I had someone phone me the other day asking me if my Sky Box was working correctly. When I asked him why he thought it wasn't he got evasive (I don't actually have a Sky box) and when I asked if he was a scammer he hung up.
Malware-pushing scammers appear to be stepping up their use of telephone-based pitches, resulting in an increase in reports from the UK of high-pressure cold calls designed to trick people into installing rogue antivirus products and other nasties. Over the past few weeks, at least two people close to The Reg — including …
I played along, caller asked me to do start - run - then type "prefetch" and press enter. Apparently this displays "a list of corrupted files downloaded from the internet". So not the Windows prefetch cache then. I kept them on the phone about 15 minutes by playing dumb, just wanted to run up their phone bill. Eventually I just said I knew they were scamming me and they hung up. Good fun trolling them for a while though.
...is what I tell cold callers. If they become indignant, I go on to say that lacking any vetinary qualification I am unable to give advice on which end of the pig they should use. If that doesn't get rid of them I become really offensive. Because of the notoriously delicate constitution of the average Reg hack I cannot possibly go into details. Even the BOFH would be impressed.
This happened to me a while back, the caller said my computer had been infected and I needed their help to rectify the problem, I kept them talking for ages and went through all the motions, out of curiosity. After about 20 minutes of them trying to log into my PC, I mentioned that that I didn't have an internet connection and they hung up, hehehe
It still cost them a few quid for the wasted call.
Paris, because she can login to my pc anytime
I never give out my real landline number in any online form
if the company need to contact me, then the email address should be good enough
just reverse your phone number (last 4 digits) or 5 if your paranoid
I've given up smoking today, NOBODY, and I mean NOBODY needs to question my logic, or i'll SQL you into infinity.
Obviously not you, nor I, nor any of the other posters here. Unfortunately, though, readers of El Reg are not representative of computer users at large. Which is why I often lament the change from PCs being expensive, geeky toys to a cheap commodity.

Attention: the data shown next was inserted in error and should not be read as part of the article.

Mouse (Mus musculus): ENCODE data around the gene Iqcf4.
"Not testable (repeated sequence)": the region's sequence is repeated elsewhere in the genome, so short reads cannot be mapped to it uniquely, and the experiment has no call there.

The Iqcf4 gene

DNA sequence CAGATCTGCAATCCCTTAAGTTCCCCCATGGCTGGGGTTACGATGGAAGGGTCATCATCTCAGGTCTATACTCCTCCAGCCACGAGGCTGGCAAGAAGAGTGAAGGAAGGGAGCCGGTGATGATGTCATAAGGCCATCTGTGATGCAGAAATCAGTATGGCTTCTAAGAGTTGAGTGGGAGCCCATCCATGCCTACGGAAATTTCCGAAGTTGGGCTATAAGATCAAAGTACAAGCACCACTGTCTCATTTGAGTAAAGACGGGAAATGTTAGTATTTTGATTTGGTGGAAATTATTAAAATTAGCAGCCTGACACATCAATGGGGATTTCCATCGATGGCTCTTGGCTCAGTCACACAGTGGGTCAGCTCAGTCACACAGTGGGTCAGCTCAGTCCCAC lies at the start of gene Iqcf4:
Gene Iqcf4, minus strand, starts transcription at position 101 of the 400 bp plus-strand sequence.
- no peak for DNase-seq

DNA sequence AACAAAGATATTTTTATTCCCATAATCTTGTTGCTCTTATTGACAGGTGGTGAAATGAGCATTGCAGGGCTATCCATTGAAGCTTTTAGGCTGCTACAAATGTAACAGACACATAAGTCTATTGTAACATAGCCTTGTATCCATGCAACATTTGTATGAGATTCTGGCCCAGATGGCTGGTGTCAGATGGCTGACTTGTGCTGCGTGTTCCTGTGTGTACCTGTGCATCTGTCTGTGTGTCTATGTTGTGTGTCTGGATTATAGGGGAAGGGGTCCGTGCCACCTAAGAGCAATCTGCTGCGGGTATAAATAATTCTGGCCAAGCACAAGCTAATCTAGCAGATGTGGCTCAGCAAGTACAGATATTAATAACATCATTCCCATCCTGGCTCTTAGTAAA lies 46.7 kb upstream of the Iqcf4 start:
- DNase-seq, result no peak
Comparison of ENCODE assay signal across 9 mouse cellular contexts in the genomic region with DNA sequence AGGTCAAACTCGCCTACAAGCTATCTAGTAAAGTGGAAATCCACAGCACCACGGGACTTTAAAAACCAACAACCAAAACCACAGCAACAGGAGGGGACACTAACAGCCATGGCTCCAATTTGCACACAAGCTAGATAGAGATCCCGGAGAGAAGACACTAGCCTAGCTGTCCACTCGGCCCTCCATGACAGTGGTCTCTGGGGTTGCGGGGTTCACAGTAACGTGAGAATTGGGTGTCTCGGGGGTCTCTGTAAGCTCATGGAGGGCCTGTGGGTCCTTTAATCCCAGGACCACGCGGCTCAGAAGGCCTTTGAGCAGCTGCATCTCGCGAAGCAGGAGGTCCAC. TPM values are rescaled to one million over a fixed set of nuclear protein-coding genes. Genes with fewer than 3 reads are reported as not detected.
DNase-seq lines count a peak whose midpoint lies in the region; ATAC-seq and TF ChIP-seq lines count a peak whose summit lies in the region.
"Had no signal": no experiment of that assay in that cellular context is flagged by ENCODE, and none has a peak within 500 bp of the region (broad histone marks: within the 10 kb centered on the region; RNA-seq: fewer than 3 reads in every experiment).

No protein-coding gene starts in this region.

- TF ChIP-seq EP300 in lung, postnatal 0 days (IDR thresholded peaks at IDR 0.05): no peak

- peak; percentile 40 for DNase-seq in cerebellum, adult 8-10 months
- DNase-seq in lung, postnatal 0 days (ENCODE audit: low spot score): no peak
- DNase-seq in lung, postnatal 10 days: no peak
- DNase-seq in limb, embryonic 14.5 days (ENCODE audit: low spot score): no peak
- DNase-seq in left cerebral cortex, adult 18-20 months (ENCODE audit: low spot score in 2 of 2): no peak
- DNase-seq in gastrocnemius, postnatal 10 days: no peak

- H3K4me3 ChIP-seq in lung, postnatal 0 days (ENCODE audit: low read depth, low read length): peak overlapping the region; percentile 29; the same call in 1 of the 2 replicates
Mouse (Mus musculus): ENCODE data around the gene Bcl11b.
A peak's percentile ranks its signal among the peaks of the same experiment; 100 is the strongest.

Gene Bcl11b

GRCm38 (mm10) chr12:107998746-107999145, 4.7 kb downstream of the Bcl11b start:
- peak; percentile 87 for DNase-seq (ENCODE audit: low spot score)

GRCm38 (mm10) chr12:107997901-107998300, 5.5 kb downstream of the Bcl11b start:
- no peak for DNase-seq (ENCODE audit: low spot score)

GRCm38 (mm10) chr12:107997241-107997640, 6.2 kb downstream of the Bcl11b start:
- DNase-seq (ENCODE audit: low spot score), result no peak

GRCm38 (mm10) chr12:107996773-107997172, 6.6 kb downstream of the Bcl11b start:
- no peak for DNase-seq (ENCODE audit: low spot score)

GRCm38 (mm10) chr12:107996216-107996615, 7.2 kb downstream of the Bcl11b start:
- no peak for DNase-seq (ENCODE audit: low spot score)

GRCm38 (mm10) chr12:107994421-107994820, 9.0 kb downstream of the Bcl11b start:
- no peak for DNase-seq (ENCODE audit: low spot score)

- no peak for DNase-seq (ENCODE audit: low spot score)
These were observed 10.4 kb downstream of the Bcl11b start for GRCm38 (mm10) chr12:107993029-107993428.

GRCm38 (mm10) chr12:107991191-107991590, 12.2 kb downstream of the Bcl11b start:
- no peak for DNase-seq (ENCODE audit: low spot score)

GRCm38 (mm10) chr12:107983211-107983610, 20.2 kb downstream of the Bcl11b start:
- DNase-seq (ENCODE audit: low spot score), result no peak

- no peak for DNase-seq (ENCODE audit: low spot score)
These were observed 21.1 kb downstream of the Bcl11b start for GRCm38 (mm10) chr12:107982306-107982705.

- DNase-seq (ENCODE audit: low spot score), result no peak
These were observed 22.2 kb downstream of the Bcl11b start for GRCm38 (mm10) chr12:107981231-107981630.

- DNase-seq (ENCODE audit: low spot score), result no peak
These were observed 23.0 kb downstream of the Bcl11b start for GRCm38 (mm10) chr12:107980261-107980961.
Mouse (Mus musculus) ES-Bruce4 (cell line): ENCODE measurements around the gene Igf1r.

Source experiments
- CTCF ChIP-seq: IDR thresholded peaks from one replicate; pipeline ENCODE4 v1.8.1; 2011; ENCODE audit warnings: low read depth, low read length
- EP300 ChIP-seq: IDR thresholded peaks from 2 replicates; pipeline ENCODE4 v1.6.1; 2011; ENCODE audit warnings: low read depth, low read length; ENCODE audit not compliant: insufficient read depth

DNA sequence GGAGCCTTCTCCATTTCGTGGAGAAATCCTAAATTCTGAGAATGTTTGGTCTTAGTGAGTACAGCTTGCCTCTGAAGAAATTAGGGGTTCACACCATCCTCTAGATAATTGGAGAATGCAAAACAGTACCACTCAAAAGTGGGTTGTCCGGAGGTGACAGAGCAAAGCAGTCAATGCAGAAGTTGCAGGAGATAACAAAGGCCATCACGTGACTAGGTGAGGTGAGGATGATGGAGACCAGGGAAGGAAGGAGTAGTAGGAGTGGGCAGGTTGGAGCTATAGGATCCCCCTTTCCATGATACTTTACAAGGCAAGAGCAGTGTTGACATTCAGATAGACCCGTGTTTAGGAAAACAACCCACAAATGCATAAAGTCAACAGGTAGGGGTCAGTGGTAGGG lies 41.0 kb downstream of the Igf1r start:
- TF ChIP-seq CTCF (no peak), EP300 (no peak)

*sighs and goes all nastalgic about a time when I was the only person I knew with a computer of any kind, and I was far too geeky to attract women. It was the wrong thing that changed, damn it! ;)
I suppose the trick is to play really dumb; "I don't have a mouse, I have a rabbit", "I pressed the on button, now do I want delicate linens or extra rinse?", "this cheese won't fit in my floppy drive unless I cut it up first, don't make me tell you a third time", "A virus? The doctor already gave me piss for that", "Why would I put the pills into my computer?" etc
...people who frivolously post their telephone numbers online are most affected by this? If so, it kind of serves people right imo, even those who allow their phone numbers to be published on online directories or corporate websites, you're kind of asking for it!
Kinda reminds me of those morons who post their full address details on Facebook because their parents are out of town and they're having a house party, then wonder why their house is trashed, along with fights and street riots ... does this actually happen or am I reading too much of the Daily Fail? :-)
Suffice it to say its not happned to me or anybody I know. I will gladly eat my words though if it does happen! ;-) But I think I'd probably just have a bit of fun with them and ensure they're kept on the line for as long as is possible too!
I had this a while ago and thought it quite dodgy at the time. I was phoned and they said they were Microsoft support personnel and that they had been given reports that my machine was infected and sending viruses to other machines and they could help me fix it. I strung them along for fifteen minutes trying to act like a moron and getting web addresses wrong just to piss them off, then acted like my system was win95. The guy got so frustrated on the other end he ended up just putting the phone down on me. I've had about 3-4 of these calls in the last year or so.
First time - I was sitting in my friends office, so it was plausible that he might have a remote monitoring service. When they couldn't tell me which computer of 3 desktops and 3 servers had supposedly informed them about the virus, I got suspicious and then the line went dead.
Second time - at home. I again asked which computer (though I have only one), again dead line within moments.
Both cases sounded like Indian subcontinent call centres.
[I believe the Skybox scam is to get you to buy a warranty you don't need.]
Got a call from them on Saturday morning asking to speak to me. So I ask who wants to know and an Indian man says he is from 'Windows Operating System' . At this point I ask how they got my number (always my first line since I signed up to the telephone preference service, and they shouldn't be cold calling me anyway!) and he says he got it through 'the international routing system' and that he is calling because my computer has been reporting a large number of errors.
Anyway, having failed to get him to explain satisfactorily how they managed to convert any IP address information into a telephone number, and being somewhat partial to Saturday morning cookery programmes, I'd had enough and told him 'This is a hoax call, and I don't want to continue with it' to which he replied 'Neither do I' and put the phone down.
I'm amazed scammers find this worth their while. This is like olde-worlde scamming, involving real con-artist time and actual con-artist skill. This is a major step backwards from scam websites and phishing, where you could attempt to scam thousands with no additional effort on your part.